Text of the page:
J. Herbin Storm Grey, a shimmer ink, is *beautiful* and flowed very well in my Lamy Safari F. Definitely not a light grey.

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inkstainedruth

I just inked up a pen with Noodler's Lexington Gray, and it's a much lighter color grey than I was expecting it would be. Mind you, I'm currently using it on crummy absorbent paper....

Ruth Morrisson aka inkstainedruth

"It's very nice, but frankly, when I signed that list for a P-51, what I had in mind was a fountain pen."

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inkstainedruth

Akkerman ink is from a store in The Hague (you can't even get it in the Akkerman store in Amsterdam, supposedly, because of a family feud. But you can get them in the US from both Vanness Pens and Anderson Pens (couldn't tell you about other countries and the availability of Akkerman inks).

There has been conjecture that the ink is made for them by Diamine, but they're definitely NOT just relabeled inks the way the old Chesterfield inks sold by Xfountainpens.com (now Birmingham Pens) were. I have tried both Diamine Registers Blue Black and Akkerman Izjer-Galnoten. And they are definitely not the same formulation. I've heard that other "similar" colors between the two brands have different consistencies as well, in that the Akkerman "version" is more lubricated than the Diamine's so-called counterpart.

Ruth Morrisson aka inkstainedruth

 

ETA: Akkerman has two lines: their regular inks and their "DutchMasters" series, the inks of which are named after various famous Dutch Old Masters. I haven't tried all the inks of either line (don't remember if DM has a grey in it).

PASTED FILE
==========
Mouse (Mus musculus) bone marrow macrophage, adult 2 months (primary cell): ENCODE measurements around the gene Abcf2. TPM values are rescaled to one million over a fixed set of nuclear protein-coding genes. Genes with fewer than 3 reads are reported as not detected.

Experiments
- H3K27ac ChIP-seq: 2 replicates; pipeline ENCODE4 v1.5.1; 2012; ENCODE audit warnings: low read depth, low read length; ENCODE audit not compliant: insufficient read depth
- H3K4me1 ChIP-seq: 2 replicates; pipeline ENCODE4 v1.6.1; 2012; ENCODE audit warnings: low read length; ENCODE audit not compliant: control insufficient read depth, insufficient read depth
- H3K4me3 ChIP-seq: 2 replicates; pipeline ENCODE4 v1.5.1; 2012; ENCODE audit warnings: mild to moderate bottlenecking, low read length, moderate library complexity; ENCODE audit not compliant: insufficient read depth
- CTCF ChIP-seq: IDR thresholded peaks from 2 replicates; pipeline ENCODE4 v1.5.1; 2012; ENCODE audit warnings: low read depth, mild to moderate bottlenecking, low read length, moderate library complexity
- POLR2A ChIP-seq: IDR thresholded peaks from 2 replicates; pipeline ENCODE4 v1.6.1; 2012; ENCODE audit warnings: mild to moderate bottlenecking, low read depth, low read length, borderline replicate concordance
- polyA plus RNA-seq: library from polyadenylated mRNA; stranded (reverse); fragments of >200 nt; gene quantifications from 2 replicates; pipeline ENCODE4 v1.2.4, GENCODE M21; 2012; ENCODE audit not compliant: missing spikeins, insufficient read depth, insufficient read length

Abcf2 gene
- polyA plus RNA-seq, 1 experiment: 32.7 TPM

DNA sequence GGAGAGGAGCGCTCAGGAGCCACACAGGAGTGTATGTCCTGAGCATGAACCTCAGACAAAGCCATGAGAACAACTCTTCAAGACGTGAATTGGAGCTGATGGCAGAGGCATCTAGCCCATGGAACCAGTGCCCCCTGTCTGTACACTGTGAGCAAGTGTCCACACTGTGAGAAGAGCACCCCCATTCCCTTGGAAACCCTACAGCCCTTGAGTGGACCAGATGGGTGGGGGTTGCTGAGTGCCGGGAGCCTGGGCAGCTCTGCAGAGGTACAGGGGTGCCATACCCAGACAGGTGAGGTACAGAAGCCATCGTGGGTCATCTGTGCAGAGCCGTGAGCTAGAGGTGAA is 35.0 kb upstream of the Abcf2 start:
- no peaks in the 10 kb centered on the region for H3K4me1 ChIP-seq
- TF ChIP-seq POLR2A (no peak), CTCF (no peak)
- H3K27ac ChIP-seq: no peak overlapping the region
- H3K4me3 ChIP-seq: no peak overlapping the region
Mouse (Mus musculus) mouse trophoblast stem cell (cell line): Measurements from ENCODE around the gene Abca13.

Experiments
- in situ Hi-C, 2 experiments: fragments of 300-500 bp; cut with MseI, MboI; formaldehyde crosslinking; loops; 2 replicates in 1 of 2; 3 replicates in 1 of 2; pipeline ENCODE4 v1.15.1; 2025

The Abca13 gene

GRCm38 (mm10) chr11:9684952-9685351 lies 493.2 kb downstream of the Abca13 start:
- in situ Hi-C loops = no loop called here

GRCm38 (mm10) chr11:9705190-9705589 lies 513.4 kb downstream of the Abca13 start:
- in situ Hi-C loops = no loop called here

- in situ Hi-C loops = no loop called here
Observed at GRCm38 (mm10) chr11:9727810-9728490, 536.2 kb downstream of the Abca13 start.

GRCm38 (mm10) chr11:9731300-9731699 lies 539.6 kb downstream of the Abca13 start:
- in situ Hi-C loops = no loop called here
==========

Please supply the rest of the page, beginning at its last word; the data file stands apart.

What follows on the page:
One of the best parts of Akkerman inks is the bottles. They have a sort of built in inkwell in the bottle's neck: there's a part where the glass nips in like on an hourglass, and then in the section of neck above it, there's a flat glass (I think) bead. When you tip the closed bottle, ink will go into the upper part of the neck, and then when you upright the bottle, that ink will be still in there because the bead has acted as a stopper. I've seen posts in the past from people going "Where can I get empty Akkerman bottles?" and they generally get laughed at and told "Yeah, good luck with that...."

Edited by inkstainedruth

"It's very nice, but frankly, when I signed that list for a P-51, what I had in mind was a fountain pen."

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, in that the Akkerman "version" is more lubricated than the Diamine's so-called counterpart.

Ruth Morrisson aka inkstainedruth

 

ETA: Akkerman has two lines: their regular inks and their "DutchMasters" series, the inks of which are named after various famous Dutch Old Masters. I haven't tried all the inks of either line (don't remember if DM has a grey in it).

One of the best parts of Akkerman inks is the bottles. They have a sort of built in inkwell in the bottle's neck: there's a part where the glass nips in like on an hourglass, and then in the section of neck above it, there's a flat glass (I think) bead. When you tip the closed bottle, ink will go into the upper part of the neck, and then when you upright the bottle, that ink will be still in there because the bead has acted as a stopper. I've seen posts in the past from people going "Where can I get empty Akkerman bottles?" and they generally get laughed at and told "Yeah, good luck with that...."

 

 

 

 

Thanks for the tip! I think I may have to try some. A bit more lubricated could be okay, though I don't care for inks as lubricated as the Monteverdes.

Festina lente